Friday, December 4, 2015

Brits to the rescue

I am always amazed at how you can ask an obscure question on the internet and within a few hours come up with an answer!

The question was what this fancy food concoction is, pictured on a needlepoint panel in the International Honor Quilt project.

Four readers directed me to a page from Mrs. Beeton's cookbook that has to be the model for this panel.

But what is it?  You find it on a page called "cold collations" and this one is entitled "lamb cutlets."  What's a cold collation?

Apparently we would call it a buffet -- a bunch of cold foods arrayed on a bountiful table with an eye to visual as well as culinary appeal.  (And some writers suggested the visual could greatly outdo the culinary.)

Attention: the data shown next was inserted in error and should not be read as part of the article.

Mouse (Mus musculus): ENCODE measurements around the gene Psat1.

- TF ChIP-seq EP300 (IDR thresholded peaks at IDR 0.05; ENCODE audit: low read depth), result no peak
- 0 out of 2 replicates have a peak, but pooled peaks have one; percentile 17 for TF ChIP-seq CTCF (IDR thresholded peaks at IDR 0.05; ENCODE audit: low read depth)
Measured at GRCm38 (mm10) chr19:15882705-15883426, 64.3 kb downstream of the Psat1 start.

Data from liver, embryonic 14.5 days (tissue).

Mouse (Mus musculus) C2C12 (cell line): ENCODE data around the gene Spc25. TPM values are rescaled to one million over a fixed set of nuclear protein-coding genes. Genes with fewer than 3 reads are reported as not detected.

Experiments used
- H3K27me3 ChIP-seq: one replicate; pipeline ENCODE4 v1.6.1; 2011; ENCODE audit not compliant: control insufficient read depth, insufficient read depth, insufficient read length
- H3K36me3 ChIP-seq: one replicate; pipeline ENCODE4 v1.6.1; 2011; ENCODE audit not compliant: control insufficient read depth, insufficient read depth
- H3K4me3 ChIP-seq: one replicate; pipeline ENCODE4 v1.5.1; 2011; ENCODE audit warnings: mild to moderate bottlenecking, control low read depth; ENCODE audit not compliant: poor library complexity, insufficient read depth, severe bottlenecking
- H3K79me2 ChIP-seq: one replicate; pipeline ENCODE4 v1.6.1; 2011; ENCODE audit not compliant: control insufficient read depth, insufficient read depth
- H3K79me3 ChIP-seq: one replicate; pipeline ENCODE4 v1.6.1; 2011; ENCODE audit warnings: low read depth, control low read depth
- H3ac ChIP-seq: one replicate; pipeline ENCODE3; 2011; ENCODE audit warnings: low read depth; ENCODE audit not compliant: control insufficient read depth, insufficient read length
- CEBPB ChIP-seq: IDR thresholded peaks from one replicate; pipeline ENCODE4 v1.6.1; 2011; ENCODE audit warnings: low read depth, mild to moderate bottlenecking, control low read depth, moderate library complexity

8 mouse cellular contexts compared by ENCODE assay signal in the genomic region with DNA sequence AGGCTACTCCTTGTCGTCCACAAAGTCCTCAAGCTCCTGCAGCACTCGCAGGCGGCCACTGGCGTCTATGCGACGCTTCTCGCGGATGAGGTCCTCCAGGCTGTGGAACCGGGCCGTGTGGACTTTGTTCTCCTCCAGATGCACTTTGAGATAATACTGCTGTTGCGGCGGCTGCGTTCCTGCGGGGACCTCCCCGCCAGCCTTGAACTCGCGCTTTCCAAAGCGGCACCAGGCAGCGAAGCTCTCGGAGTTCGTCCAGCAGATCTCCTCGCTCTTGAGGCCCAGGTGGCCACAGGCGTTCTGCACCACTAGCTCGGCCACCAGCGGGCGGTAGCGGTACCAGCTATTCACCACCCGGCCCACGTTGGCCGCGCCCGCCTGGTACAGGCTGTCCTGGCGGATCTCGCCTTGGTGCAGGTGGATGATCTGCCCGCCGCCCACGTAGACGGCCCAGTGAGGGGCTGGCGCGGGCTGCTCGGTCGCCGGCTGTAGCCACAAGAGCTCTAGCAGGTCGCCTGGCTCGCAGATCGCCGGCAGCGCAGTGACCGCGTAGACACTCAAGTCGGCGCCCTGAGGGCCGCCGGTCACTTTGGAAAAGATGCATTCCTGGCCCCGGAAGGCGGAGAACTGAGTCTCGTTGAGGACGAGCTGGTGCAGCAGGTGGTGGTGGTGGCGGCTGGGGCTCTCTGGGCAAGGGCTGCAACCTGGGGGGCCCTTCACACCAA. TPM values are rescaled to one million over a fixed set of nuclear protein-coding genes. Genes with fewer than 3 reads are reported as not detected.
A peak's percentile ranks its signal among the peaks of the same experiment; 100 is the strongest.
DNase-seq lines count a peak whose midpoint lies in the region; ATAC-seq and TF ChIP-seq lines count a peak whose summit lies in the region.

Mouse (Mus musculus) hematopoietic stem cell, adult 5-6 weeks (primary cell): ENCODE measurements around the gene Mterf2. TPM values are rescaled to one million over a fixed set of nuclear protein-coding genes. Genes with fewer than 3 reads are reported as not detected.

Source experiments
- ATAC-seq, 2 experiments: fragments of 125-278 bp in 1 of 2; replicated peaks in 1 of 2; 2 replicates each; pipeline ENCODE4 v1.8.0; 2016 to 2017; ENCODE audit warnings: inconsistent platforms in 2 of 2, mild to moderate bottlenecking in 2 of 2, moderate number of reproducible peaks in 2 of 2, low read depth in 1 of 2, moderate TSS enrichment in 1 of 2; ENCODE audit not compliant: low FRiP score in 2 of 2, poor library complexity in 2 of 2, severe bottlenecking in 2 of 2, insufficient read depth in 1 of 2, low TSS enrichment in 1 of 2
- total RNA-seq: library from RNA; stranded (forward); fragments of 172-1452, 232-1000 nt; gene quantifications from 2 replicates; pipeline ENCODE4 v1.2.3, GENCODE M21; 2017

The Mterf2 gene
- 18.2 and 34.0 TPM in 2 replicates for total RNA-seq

So I think I can see the lamb chop shapes in the needlepoint panel; the one on the top seems to have a little paper frill on the tip of its bone (it looked like a puff of steam to me at first).  But I still have no idea what else we're looking at.

How come the lamb chops are white?  Are they propped or mayonnaised into position around a round loaf of rye bread or a pudding, or is it a thin food shell over a plain upended bowl?  What makes up the green and red decorations? What's the braid effect at the bottom?

Way more questions than I had to begin with.

But a huge thank you to the readers who again stepped up to help allay my ignorance.  You're wonderful!


  1. The lamb cutlets are probably covered in a sauce. I don't know what the stuff at the bottom is, but this recipe might answer some of your other questions:

  2. My guess is the cutlets are propped up on a raised meat pie--see this year's Great British Bakeoff TV program.